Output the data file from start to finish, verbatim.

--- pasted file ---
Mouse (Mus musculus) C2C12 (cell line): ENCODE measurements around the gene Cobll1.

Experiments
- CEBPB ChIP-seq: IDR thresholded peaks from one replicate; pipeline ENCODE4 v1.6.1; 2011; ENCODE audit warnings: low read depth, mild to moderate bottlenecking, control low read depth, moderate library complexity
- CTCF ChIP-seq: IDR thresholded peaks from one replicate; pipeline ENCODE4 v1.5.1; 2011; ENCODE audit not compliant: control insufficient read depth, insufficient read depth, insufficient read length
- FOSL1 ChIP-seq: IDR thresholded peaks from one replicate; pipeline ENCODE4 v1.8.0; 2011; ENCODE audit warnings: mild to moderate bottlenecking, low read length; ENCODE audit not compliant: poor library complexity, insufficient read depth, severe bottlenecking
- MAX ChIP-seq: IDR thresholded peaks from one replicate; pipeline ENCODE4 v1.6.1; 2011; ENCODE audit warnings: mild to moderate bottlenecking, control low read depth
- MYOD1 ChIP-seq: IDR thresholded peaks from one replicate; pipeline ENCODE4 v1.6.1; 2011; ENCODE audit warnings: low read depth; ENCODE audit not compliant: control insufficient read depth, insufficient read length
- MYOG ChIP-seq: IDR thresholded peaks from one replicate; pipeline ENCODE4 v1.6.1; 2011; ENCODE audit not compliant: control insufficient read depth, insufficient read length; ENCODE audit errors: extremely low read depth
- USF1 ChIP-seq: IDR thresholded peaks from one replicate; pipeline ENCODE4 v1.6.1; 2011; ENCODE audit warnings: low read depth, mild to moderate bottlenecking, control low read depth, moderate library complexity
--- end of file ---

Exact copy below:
Mouse (Mus musculus) C2C12 (cell line): ENCODE measurements around the gene Cobll1.

Experiments
- CEBPB ChIP-seq: IDR thresholded peaks from one replicate; pipeline ENCODE4 v1.6.1; 2011; ENCODE audit warnings: low read depth, mild to moderate bottlenecking, control low read depth, moderate library complexity
- CTCF ChIP-seq: IDR thresholded peaks from one replicate; pipeline ENCODE4 v1.5.1; 2011; ENCODE audit not compliant: control insufficient read depth, insufficient read depth, insufficient read length
- FOSL1 ChIP-seq: IDR thresholded peaks from one replicate; pipeline ENCODE4 v1.8.0; 2011; ENCODE audit warnings: mild to moderate bottlenecking, low read length; ENCODE audit not compliant: poor library complexity, insufficient read depth, severe bottlenecking
- MAX ChIP-seq: IDR thresholded peaks from one replicate; pipeline ENCODE4 v1.6.1; 2011; ENCODE audit warnings: mild to moderate bottlenecking, control low read depth
- MYOD1 ChIP-seq: IDR thresholded peaks from one replicate; pipeline ENCODE4 v1.6.1; 2011; ENCODE audit warnings: low read depth; ENCODE audit not compliant: control insufficient read depth, insufficient read length
- MYOG ChIP-seq: IDR thresholded peaks from one replicate; pipeline ENCODE4 v1.6.1; 2011; ENCODE audit not compliant: control insufficient read depth, insufficient read length; ENCODE audit errors: extremely low read depth
- USF1 ChIP-seq: IDR thresholded peaks from one replicate; pipeline ENCODE4 v1.6.1; 2011; ENCODE audit warnings: low read depth, mild to moderate bottlenecking, control low read depth, moderate library complexity